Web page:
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Singer-songwriter-composer D.A. Wallach, former front man of Chester French — an indie pop-rock duo that was initially the subject of a ferocious bidding war between Kanye West, Jermaine Dupri and Pharrell Williams — has finally stepped out on his own with his more than impressive first solo album, Time Machine.

Let’s hop right into this brand new debut solo LP, Time Machine — Conceptually, what does that title represent both to and for you?
The song “Time Machine” is about a relationship in time; how the passage through time changes everything, including the dynamics between people. And then, I had the realization that music itself is a sort of “time machine”; a way of capturing a slice of time forever and allowing one to revisit it. In the case of this album, each song is a dense layering of different moments since I recorded different parts at different times. Each song is a collage of moments, literally. And then, the cover of the album is what we imagined to be a timeless abstract location in which one could escape the pace of daily life and engage with the music. It is therefore a third sort of “Time Machine.”

How does Time Machine either differ or compare, sonically, to previous Chester French recordings?
It is much simpler. The focus is more on the pure songwriting than it is on production. I think Chester French was more about sound itself, whereas Time Machine attempts to present each song as cleanly as possible.

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On it, you teamed up with Pharrell Williams, Diane Warren, Dan Wilson and David Campbell. How were you able to make some of these high-profile collaborations come to fruition?
Pharrell has always been a supporter and was so king in taking the time to add his touch to “Faded Blue,” a song I wrote the week before we worked on it together. Diane blessed me with two of her masterpieces, which I sing really as tributes to the quality and power of her compositions. Dan has been a great friend, and David Campbell accepted a cold email from me and liked the music enough that he was willing to get down together on it!

*rollingout.com

What particular string of events led to your current signing with Harvest/Capitol Records?
My manager, Chris Clancy, loved the album and brought it to them. They have been a wonderful partner.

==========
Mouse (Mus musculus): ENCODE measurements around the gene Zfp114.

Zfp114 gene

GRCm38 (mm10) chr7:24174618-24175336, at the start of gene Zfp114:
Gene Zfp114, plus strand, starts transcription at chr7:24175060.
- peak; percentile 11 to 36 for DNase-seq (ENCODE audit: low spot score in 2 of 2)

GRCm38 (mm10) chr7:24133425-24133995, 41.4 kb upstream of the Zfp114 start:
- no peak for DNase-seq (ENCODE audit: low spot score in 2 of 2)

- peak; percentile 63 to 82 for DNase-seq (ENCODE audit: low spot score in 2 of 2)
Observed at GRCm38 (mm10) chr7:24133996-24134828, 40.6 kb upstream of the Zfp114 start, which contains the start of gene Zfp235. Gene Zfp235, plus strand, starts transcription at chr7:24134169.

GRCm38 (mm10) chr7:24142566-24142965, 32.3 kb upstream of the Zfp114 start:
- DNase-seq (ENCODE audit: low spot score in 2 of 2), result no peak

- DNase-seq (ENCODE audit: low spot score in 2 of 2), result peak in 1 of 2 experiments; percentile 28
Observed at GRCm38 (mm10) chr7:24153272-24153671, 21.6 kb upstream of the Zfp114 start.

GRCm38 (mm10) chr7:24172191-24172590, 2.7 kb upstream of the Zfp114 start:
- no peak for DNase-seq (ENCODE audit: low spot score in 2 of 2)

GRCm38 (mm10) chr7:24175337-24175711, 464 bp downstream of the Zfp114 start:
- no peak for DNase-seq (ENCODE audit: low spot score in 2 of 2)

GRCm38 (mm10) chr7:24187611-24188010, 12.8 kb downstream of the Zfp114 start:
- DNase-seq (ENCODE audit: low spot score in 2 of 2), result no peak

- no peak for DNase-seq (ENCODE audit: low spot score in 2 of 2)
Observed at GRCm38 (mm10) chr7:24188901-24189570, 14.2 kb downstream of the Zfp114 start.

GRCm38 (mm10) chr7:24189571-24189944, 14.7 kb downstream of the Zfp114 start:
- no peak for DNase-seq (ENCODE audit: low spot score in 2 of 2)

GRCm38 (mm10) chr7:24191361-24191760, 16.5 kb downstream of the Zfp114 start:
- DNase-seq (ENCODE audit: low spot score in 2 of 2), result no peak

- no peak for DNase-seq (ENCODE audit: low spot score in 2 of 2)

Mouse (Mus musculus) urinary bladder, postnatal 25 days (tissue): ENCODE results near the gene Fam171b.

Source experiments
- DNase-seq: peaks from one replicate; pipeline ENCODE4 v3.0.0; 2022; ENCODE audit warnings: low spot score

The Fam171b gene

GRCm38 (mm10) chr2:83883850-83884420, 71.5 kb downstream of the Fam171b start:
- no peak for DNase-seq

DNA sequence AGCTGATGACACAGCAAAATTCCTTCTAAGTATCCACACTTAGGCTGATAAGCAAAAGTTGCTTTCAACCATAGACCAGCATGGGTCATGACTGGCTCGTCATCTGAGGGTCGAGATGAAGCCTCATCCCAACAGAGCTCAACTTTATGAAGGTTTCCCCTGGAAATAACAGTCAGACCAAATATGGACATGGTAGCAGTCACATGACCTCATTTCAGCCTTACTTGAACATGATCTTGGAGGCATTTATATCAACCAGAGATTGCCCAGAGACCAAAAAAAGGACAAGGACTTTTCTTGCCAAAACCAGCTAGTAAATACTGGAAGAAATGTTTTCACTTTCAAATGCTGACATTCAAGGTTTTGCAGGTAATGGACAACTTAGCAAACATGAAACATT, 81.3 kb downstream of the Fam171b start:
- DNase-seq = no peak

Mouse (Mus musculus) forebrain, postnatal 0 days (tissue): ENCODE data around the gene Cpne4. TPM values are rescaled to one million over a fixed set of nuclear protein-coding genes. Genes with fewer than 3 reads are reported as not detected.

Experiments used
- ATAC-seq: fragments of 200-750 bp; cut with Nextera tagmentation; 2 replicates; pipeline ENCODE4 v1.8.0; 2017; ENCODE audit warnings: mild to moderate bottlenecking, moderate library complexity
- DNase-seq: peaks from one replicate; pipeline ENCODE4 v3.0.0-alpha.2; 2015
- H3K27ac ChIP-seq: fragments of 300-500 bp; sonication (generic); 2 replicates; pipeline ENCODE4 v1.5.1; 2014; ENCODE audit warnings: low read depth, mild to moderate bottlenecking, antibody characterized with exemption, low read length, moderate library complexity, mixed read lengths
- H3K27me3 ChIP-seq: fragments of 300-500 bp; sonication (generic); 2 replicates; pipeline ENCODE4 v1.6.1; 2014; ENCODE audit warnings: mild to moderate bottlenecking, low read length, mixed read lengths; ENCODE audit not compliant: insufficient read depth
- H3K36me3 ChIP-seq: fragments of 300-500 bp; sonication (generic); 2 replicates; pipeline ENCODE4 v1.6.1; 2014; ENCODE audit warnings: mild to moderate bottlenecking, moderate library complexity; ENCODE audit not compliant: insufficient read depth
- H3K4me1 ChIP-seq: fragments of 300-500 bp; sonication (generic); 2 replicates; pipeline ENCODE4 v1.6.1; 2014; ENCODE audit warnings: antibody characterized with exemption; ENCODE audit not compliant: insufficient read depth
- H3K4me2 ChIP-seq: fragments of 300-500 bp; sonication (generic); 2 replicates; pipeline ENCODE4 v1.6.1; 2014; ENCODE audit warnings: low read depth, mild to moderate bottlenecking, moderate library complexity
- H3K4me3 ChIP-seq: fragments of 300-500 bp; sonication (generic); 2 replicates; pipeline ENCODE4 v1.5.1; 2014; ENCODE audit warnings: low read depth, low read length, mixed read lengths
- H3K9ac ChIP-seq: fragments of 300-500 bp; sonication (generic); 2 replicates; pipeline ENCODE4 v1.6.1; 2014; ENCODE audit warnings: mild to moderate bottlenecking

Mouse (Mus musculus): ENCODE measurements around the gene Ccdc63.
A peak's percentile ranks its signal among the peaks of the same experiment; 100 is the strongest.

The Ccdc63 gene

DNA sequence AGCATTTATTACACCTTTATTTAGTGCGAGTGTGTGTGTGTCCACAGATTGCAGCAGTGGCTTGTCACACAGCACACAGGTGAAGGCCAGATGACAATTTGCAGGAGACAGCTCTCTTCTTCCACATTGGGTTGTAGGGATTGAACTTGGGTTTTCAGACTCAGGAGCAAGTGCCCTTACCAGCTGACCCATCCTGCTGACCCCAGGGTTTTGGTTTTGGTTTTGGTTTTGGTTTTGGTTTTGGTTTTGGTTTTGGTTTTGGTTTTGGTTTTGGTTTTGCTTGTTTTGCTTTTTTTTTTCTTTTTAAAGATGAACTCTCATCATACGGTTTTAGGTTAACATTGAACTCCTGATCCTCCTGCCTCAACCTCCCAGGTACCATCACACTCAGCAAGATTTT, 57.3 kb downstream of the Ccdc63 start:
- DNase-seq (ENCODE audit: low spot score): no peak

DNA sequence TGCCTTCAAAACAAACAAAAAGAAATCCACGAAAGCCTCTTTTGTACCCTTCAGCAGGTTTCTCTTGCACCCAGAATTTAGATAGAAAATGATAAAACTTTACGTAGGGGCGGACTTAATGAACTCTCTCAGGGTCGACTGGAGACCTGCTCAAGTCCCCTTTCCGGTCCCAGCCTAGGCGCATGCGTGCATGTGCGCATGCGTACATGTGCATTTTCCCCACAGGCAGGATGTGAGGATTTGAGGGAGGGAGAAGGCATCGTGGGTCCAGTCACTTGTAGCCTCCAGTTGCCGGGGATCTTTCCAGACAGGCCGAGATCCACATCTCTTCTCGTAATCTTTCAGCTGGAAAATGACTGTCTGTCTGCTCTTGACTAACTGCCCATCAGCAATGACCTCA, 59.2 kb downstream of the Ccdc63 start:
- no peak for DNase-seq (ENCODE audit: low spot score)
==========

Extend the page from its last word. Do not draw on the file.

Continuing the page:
As a songwriter, when you sit down to pen your lyrics where do you draw your inspiration from?
All sorts of places. Some songs come from my point of view; from everyday life. And others, are me putting myself in the shoes of people I know or have met, or compositing together different emotions and experiences that have touched me.

Reflecting, when did you first become interested in music?
Literally with eight-tracks that my parents had. And then, onto cassettes. The first ones that captivated me were Aerosmith’s Get a Grip and Janet Jackson’s Janet.

You are a native of Denver, correct? So growing up in the Mile High City, who did you consider to be your strongest musical influences?
I was born in Denver, but grew up in Wisconsin. I didn’t take a lot of influences from the music in Milwaukee, but I listened broadly in high school. My friend, Lukas Kaiser, who is a great comedian, introduced me to rap, and from 15 on I listened to a lot of hip-hop. All the Okayplayer stuff, Mobb Deep, OutKast, etcetera. And, I also listened to and played a lot of jazz … I was a drummer before singing.

At what point in time did you even opt to pursue music professionally?
I decided I wanted to try during freshman year of college, in 2003.

Initially, how did Chester French come together in the first place?
We started in the dining hall at Harvard. Max and his high school friend, Fuj, talked to me about it, and I tried to be the drummer, but got beaten to that role by Damien Chazelle, who is now a great filmmaker. Our former keyboardist, Justin Hurwitz, is a brilliant composer who now works with Damien, too.

What prompted you to leave the band? What was the main cause behind its dissolution?
We just ran our creative course. But, Max and I are close friends and hung out last night, in fact.

Longevity, what do you attribute yours to?
Continuing to try. That’s it.

Do you have any other additional or outside aspirations, maybe even completely away from music?
I spend an increasing amount of my time investing in technology companies.

To date, what has been your biggest career moment?
Probably when we first saw any hope of doing it professionally. This really happened when Kanye West called me on my cell phone in college and said he believed in us.

Looking ahead, say five or maybe even ten years from now, where do you see yourself?
I have no idea. Hopefully, I’ll be a successful investor and artist.

As for the immediate future, what’s next for D.A. Wallach?
More music, more investing in innovating entrepreneurs, more fun!

D.A. Wallach’s debut solo album, Time Machine, is available now on iTunes.